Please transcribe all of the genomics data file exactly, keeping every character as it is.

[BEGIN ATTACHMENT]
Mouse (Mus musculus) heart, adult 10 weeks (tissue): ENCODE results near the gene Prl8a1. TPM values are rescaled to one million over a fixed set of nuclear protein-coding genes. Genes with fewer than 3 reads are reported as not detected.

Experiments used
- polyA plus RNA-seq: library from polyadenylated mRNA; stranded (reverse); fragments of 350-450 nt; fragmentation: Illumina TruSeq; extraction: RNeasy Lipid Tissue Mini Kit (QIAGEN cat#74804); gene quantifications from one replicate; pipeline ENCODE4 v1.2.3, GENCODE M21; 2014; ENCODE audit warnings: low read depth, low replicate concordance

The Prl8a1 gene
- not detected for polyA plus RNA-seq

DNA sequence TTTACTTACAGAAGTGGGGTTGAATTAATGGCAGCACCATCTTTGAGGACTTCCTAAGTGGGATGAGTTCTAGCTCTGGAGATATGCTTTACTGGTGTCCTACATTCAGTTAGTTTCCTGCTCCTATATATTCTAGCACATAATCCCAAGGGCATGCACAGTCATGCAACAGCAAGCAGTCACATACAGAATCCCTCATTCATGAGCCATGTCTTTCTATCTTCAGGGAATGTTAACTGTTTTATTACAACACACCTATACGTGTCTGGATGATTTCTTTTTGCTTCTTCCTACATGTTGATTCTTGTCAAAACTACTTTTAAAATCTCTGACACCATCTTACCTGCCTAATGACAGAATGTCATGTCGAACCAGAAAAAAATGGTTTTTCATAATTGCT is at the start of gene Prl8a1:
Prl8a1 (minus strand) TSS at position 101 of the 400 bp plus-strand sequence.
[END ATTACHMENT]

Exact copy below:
Mouse (Mus musculus) heart, adult 10 weeks (tissue): ENCODE results near the gene Prl8a1. TPM values are rescaled to one million over a fixed set of nuclear protein-coding genes. Genes with fewer than 3 reads are reported as not detected.

Experiments used
- polyA plus RNA-seq: library from polyadenylated mRNA; stranded (reverse); fragments of 350-450 nt; fragmentation: Illumina TruSeq; extraction: RNeasy Lipid Tissue Mini Kit (QIAGEN cat#74804); gene quantifications from one replicate; pipeline ENCODE4 v1.2.3, GENCODE M21; 2014; ENCODE audit warnings: low read depth, low replicate concordance

The Prl8a1 gene
- not detected for polyA plus RNA-seq

DNA sequence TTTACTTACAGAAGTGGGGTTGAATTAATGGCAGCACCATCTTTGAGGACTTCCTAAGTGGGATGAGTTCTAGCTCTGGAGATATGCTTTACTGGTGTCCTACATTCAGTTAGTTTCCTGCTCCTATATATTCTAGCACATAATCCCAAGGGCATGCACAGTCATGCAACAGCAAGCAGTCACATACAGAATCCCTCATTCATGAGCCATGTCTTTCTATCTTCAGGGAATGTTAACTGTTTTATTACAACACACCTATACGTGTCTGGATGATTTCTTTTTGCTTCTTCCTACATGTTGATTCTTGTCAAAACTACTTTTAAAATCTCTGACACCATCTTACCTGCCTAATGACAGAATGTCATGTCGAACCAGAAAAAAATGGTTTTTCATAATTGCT is at the start of gene Prl8a1:
Prl8a1 (minus strand) TSS at position 101 of the 400 bp plus-strand sequence.